Posts Tagged ‘Berlin Philharmonic’

Ritual in the Philharmonie: Bach’s ‘St. John Passion’ and MusicAeterna

Friday, February 28th, 2014

By Rebecca Schmid In the final scene of Bach’s St. John Passion, staged by Peter Sellars at the Philharmonie on Feb.27, the members of the Rundfunkchor gather in meditation around a spotlight, the rest of the hall submerged in darkness. The body of Jesus has been quietly removed during a lament of Mary Magdalene, his […]

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RCO Anniversary Extravaganza

Friday, April 12th, 2013

By Rebecca Schmid If tradition means not preserving the ashes but fanning the flames, in the words of Gustav Mahler, the Royal Concertgebouw Orchestra is celebrating its 125th anniversary with one foot firmly planted in the past and the other striding fearlessly into the future. Between a tour of six continents this season, the orchestra […]

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Needed: A Long Look at America’s Arts Financing.

Tuesday, March 26th, 2013

By: Frank Cadenhead In America, a decades-long earthquake in the arts continues. From my perspective in France, I cannot be an authority on this matter but the evidence seems to exist and it looks like something someone in America should acknowledge. The decline in attendance figures for America’s opera houses and symphony orchestras was well […]

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Berlin’s Lutosławski Tribute kicks off with Dvořák

Friday, February 8th, 2013

By Rebecca Schmid The Berlin Philharmonic is celebrating the centenary of Lutosławski with several concerts this month. The first of the series on February 7—featuring his Concert for Orchestra—opened appropriately with Anne-Sophie Mutter, who premiered one of his most important works, Chain Two, in 1988. In an interview I conducted two years ago, the violinist […]

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An Italian, and possibly a Swiss, Symphony at the Philharmonie

Friday, January 11th, 2013

By Rebecca Schmid Journeys have provided powerful inspiration to writers, painters and composers alike, opening eyes to new ways of seeing the world. The broadening of artists’ palettes has sometimes allowed them to capture a landscape more vividly than the natives could themselves. One only has to think of Dvorak’s New World Symphony, Gauguin’s portraits […]

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Rocky Seas, a Waltz and a Violin Concerto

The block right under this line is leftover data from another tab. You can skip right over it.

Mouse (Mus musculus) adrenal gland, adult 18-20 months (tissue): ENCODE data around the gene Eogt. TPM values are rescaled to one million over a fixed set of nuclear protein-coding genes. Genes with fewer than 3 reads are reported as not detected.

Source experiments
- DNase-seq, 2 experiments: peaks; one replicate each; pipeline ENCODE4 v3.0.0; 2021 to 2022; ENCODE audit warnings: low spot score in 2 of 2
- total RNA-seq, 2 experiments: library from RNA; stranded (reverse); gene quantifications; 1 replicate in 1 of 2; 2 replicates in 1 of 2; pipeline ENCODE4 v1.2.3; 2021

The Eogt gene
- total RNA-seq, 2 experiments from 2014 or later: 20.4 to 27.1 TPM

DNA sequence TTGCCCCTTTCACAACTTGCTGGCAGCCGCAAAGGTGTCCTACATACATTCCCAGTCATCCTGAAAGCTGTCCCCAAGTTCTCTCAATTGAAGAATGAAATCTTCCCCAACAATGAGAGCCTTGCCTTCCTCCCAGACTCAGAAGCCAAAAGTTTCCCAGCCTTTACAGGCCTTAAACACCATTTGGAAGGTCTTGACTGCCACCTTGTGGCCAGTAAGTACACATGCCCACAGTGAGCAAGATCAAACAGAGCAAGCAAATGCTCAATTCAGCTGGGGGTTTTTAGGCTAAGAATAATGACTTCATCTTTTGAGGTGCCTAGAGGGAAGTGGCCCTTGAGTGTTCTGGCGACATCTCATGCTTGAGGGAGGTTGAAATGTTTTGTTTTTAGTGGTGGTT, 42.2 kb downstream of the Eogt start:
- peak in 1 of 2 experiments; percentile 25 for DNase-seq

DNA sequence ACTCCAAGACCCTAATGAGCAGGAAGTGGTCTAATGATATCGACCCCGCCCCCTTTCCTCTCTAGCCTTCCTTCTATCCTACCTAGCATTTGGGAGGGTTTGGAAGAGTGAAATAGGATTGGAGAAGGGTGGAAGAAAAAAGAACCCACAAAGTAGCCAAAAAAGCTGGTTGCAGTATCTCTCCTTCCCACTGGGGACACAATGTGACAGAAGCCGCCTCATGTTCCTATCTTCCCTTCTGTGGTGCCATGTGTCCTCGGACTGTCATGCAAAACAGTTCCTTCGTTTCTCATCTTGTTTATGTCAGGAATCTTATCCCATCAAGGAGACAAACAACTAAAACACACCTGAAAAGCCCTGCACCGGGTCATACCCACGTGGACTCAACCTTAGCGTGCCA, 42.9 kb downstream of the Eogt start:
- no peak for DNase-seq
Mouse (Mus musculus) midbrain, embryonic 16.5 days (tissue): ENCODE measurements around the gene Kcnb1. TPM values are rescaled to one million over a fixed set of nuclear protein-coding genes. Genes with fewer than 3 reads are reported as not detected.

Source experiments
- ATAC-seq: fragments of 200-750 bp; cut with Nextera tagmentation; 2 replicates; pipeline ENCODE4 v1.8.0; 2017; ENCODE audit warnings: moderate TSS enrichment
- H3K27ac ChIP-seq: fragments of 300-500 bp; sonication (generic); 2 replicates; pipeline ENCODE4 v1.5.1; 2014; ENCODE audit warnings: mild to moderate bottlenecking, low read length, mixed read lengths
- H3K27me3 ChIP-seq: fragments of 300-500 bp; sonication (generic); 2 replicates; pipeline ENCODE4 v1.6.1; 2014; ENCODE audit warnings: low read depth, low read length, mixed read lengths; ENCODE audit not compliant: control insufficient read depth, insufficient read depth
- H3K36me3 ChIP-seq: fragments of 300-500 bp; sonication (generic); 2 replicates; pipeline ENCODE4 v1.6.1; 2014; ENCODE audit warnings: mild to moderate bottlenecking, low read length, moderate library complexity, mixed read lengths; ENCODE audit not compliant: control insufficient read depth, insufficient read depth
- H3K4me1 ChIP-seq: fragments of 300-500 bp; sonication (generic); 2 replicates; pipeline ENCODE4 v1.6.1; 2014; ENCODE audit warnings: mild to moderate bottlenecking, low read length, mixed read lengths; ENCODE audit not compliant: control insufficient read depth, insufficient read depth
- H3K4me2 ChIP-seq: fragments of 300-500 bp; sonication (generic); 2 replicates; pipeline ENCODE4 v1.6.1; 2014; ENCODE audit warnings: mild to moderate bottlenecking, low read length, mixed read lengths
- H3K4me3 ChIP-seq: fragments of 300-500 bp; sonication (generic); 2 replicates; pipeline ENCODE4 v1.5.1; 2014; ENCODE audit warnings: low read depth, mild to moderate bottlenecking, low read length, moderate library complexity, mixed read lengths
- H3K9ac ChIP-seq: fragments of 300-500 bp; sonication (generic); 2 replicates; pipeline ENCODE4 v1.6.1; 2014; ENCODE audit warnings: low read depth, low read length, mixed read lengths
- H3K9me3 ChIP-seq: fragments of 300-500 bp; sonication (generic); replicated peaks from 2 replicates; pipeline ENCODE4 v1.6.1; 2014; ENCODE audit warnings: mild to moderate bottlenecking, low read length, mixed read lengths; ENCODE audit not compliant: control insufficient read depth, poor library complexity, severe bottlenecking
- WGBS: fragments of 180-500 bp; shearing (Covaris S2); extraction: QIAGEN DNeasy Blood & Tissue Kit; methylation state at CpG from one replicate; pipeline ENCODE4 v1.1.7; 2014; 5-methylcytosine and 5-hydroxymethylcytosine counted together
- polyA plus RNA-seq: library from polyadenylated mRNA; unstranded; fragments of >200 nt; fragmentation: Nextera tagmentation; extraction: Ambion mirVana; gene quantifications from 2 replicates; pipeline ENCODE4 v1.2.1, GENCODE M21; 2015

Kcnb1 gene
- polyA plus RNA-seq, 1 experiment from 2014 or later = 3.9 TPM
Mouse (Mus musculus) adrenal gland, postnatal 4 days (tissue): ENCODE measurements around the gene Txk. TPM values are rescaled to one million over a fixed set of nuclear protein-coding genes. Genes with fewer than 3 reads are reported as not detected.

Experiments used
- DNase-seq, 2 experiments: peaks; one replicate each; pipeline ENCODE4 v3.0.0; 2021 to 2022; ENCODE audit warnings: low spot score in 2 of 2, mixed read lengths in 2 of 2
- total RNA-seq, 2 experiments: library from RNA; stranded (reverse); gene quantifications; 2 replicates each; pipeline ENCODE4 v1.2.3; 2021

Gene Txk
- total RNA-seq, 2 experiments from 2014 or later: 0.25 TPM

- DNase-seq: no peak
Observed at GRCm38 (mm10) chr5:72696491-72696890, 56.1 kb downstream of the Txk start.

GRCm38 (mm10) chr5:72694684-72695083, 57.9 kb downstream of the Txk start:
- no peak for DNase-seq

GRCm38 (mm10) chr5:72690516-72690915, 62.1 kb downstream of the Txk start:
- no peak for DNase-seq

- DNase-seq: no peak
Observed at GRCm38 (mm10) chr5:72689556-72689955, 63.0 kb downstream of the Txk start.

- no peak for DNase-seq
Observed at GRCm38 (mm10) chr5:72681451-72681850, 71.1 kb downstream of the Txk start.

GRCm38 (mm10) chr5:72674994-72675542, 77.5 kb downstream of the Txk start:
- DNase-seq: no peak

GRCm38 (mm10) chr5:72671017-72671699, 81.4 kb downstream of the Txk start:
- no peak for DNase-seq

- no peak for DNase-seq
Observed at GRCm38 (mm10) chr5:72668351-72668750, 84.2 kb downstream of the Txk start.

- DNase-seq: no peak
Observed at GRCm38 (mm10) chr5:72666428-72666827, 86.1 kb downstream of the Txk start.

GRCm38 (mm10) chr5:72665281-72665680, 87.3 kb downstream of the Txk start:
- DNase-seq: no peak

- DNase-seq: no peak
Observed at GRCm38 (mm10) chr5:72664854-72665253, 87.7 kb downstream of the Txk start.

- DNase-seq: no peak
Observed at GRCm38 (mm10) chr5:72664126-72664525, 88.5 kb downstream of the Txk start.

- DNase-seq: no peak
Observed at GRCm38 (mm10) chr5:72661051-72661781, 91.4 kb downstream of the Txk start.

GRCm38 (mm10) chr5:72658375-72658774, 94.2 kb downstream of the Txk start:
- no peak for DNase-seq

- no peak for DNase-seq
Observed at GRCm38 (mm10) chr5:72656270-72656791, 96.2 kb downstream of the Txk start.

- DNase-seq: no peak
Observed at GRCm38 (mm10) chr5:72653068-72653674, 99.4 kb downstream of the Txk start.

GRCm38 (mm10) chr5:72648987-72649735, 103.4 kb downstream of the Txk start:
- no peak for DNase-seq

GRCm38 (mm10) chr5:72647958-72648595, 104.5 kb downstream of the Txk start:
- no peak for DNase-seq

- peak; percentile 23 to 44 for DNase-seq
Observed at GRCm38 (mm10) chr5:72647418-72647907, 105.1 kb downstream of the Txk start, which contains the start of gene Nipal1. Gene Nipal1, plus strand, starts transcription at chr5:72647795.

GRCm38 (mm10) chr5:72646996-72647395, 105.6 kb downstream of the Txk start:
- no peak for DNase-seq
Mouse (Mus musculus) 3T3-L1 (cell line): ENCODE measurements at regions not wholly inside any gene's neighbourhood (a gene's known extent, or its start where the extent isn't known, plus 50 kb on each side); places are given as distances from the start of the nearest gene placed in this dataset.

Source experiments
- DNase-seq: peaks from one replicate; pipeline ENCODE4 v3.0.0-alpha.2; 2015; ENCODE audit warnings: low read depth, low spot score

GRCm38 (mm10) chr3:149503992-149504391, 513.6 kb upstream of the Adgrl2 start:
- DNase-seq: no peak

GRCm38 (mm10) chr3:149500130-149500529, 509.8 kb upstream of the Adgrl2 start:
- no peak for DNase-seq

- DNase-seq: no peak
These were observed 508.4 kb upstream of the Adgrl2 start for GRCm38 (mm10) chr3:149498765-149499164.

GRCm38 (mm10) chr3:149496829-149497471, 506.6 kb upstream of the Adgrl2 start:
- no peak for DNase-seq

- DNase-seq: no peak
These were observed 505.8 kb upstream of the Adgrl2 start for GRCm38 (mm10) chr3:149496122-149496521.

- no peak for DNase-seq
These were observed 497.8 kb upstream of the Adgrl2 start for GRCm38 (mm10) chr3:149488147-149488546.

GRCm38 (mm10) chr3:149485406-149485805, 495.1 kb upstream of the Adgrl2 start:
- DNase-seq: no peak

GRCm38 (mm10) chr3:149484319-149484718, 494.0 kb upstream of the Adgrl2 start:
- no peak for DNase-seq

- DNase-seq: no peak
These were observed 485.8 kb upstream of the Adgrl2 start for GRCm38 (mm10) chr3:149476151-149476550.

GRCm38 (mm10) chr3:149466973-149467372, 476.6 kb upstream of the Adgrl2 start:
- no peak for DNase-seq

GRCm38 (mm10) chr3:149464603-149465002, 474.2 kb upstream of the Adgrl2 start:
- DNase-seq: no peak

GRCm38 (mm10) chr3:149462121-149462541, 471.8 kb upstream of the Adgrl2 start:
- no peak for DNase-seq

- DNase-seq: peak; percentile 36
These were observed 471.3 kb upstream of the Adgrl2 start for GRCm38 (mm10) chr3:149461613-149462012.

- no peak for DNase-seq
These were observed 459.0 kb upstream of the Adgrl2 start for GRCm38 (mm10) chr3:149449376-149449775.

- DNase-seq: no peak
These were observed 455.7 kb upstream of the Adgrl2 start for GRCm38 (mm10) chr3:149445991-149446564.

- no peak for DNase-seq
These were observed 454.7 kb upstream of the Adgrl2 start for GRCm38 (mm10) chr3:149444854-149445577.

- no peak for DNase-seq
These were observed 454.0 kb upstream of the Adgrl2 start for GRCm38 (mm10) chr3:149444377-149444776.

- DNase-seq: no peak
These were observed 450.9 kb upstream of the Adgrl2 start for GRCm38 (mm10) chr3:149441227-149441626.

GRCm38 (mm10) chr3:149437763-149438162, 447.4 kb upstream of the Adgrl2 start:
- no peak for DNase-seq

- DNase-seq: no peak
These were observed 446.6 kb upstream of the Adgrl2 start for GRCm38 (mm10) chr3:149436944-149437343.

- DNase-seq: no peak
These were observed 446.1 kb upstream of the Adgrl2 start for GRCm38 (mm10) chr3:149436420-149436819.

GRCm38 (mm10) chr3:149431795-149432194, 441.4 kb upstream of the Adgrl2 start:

Friday, October 26th, 2012

By Rebecca Schmid The programming of the Berlin Philharmonic, while reportedly having gravitated away from the players’ specialty in German repertoire since Sir Simon Rattle took the reins a decade ago, not only gives equal weight to post-Romantic repertoire but consistently illuminates connections between works which seem disparate at first glance. Andris Nelsons conducted the […]

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Musikfest Berlin salutes the Stars and Stripes

Friday, September 14th, 2012

By Rebecca Schmid Blame it on Cage. Or the Marshall Plan. It is impossible to escape the American canon as the season opens here with the Musikfest Berlin (August 31-September 18), an annual festival dedicated to 20th-century music. The event falls just as Europe’s major festivals are drawing to a close and often struggles for […]

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Claus Guth’s Forest-bound ‘Don Giovanni’ at the Staatsoper; Musikfestspiele Potsdam’s new Pleasure Garden

Friday, June 29th, 2012

By Rebecca Schmid Few operas in history have gripped the human psyche to the same extent as Don Giovanni. Pushkin, Kierkegaard, and Bernard Shaw count among the literary figures to have written their own account of the daemonic seductor since Mozart and Da Ponte staged their ‘drama giocoso,’ a tragi-comedy, in Prague. Since the 19th […]

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Nézet-Séguin performs Epic Romance with the Berlin Philharmonic

Friday, June 22nd, 2012

By Rebecca Schmid Conducting the Berlin Philharmonic is no small feat for a 37-year-old, and Yannick Nézet-Séguin—returning to the orchestra’s podium for the first time since his 2010 debut—had no intention to the make the event a small affair. The newly minted music director of the Philadelphia Orchestra, seen at the Philharmonie on June 16, […]

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Korngold replaces Golijov; Double-Portrait of Nancarrow and Vivier

Friday, May 4th, 2012

By Rebecca Schmid While Berlin can boast its share of world premieres, the cancellation of Oswaldo Golijov’s Violin Concerto with Leonidas Kavakos and the Philharmonic last month dealt a blow to what would have been one of the most exciting events of the season. Even though the announcement came as little surprise given that he […]

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